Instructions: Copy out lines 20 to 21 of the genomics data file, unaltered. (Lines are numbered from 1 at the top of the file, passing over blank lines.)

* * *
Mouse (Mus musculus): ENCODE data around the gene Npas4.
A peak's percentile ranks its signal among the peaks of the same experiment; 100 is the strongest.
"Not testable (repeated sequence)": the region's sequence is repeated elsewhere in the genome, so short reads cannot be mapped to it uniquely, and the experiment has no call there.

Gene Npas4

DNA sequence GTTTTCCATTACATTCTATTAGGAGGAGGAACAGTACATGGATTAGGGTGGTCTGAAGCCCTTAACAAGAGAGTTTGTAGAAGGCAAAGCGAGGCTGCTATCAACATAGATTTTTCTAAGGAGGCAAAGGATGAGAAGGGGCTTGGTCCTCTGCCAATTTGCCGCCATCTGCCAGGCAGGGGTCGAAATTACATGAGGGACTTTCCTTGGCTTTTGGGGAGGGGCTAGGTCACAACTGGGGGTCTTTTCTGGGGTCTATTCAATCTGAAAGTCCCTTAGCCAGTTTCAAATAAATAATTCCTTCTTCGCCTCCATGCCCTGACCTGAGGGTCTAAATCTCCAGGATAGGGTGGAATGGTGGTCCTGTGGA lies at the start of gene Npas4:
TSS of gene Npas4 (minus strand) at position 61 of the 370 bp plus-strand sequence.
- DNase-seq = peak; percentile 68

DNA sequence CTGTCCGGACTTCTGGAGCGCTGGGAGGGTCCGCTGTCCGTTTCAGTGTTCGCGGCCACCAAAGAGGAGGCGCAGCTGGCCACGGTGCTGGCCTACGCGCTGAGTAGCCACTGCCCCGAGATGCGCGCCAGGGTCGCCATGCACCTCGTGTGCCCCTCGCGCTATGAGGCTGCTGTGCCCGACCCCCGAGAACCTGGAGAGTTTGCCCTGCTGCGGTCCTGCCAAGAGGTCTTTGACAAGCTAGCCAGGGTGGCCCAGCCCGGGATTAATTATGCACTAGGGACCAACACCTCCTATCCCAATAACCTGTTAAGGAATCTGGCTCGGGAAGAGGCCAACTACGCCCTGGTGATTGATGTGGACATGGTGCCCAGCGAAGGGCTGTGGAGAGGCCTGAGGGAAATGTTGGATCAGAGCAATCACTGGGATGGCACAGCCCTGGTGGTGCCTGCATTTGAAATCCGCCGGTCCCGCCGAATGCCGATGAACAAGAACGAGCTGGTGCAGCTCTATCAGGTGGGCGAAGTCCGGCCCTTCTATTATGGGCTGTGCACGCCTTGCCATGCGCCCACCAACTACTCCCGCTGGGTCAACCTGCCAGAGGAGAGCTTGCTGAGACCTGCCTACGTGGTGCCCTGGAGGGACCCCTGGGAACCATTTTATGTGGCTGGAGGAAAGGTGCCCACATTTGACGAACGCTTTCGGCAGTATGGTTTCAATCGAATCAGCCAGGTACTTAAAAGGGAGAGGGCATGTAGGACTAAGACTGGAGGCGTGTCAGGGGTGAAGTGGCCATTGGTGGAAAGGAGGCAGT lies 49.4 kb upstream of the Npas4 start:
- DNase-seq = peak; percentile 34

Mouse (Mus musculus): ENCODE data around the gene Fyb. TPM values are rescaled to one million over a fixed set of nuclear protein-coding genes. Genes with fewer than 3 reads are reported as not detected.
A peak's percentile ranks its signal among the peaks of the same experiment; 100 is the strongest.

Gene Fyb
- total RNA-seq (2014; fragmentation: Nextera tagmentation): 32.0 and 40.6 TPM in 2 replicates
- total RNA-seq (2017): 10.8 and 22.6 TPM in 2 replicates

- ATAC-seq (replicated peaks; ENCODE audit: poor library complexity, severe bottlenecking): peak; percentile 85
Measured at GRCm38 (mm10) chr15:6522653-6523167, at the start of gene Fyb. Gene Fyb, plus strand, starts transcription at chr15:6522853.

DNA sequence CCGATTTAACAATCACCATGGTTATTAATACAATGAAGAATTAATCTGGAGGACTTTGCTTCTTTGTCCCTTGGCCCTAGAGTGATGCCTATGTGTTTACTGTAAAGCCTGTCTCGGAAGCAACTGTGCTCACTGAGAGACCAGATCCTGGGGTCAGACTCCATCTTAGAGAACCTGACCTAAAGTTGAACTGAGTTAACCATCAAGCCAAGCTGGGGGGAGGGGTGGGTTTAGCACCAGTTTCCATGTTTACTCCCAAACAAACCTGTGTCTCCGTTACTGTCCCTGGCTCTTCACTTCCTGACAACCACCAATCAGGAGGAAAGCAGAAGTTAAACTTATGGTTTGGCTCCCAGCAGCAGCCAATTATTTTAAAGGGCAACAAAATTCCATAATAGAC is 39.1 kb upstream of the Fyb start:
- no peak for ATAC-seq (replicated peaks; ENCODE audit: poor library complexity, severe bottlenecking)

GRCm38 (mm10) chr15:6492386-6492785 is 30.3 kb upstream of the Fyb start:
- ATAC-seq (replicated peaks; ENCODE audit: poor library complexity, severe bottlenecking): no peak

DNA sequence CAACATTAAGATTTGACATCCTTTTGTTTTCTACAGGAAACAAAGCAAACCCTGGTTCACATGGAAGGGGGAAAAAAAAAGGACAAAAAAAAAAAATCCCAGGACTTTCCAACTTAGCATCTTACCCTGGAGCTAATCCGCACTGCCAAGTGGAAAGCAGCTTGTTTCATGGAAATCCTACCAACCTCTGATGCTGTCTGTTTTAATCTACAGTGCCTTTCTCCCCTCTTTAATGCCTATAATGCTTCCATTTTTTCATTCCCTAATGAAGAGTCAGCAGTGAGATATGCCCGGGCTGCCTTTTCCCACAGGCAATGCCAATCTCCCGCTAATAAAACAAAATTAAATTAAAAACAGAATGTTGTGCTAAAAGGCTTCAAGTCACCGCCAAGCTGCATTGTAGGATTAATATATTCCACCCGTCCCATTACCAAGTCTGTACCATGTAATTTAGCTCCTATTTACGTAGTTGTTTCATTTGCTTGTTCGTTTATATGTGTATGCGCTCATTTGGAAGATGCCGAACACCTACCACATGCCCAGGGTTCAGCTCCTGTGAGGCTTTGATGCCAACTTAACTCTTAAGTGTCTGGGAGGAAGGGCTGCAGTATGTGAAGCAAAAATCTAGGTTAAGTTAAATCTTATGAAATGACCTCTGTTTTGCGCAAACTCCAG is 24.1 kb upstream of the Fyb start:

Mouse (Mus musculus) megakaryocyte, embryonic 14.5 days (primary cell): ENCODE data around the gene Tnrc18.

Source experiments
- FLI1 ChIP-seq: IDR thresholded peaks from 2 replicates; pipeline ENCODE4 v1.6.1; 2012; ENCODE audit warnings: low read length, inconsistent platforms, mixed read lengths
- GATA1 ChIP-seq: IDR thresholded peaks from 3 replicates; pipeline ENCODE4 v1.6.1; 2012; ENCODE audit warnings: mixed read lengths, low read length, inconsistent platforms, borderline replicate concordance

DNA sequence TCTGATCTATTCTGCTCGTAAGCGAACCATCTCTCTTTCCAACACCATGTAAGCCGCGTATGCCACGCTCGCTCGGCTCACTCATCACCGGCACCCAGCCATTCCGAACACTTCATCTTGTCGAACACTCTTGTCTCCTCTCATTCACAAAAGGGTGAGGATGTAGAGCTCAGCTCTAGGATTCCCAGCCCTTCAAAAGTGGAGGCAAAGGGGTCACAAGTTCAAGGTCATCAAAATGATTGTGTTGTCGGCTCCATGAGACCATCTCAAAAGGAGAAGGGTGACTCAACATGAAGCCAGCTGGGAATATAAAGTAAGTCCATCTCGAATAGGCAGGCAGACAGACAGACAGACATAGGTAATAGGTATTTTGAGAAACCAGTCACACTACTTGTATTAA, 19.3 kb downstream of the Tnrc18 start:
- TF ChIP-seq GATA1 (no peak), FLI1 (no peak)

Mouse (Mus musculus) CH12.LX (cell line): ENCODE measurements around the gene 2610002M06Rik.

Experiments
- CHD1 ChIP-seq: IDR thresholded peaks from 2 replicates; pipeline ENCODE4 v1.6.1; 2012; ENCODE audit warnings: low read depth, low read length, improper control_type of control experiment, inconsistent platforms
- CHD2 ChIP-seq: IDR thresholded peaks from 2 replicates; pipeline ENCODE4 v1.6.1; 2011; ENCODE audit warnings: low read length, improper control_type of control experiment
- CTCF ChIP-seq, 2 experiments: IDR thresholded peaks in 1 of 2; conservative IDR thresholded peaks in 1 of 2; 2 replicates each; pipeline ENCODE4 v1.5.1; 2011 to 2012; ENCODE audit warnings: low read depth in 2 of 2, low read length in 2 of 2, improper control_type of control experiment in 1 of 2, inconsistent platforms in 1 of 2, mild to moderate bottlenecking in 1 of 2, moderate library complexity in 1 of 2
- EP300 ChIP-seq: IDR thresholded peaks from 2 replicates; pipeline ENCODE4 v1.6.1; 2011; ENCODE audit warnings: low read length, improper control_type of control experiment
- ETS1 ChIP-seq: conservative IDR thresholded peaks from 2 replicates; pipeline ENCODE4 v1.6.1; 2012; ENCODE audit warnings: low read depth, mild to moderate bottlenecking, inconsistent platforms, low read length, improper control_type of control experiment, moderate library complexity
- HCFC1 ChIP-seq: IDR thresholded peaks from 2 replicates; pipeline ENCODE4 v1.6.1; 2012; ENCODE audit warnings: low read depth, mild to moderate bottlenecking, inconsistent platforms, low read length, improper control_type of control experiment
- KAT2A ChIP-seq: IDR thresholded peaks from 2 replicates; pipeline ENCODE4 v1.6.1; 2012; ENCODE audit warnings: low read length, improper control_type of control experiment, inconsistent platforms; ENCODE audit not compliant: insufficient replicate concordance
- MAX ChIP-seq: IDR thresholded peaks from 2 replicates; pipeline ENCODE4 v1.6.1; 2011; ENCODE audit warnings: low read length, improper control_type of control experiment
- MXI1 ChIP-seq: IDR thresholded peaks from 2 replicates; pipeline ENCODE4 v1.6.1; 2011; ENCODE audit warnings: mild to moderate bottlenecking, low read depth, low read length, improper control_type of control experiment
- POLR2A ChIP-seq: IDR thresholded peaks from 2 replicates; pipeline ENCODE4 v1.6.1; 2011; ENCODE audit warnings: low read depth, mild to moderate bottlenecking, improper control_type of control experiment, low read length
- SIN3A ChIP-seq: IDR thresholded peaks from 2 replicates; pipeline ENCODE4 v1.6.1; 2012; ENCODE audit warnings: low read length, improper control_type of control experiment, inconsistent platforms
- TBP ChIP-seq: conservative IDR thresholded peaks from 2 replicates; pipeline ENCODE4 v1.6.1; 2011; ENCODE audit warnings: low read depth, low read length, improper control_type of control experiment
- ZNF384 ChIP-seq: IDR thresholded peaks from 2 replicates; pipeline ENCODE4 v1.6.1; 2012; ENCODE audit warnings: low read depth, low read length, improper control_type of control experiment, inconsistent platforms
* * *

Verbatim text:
- ATAC-seq (replicated peaks; ENCODE audit: poor library complexity, severe bottlenecking): no peak

DNA sequence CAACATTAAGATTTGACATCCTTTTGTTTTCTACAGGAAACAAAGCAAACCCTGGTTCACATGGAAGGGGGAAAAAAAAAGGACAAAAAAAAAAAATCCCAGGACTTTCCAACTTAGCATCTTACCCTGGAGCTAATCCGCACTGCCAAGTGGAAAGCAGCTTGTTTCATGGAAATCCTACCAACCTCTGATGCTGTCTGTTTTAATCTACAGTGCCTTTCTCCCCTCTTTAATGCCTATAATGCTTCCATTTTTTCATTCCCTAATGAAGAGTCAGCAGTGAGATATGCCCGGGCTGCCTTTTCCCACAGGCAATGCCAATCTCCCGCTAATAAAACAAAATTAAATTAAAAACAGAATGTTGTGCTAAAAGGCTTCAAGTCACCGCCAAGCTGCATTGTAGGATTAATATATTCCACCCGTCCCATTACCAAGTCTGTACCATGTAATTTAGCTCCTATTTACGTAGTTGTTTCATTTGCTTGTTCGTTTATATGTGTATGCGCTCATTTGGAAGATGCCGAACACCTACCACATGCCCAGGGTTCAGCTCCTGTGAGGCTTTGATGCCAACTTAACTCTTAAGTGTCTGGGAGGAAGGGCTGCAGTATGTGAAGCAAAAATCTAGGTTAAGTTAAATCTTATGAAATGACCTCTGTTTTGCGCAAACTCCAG is 24.1 kb upstream of the Fyb start: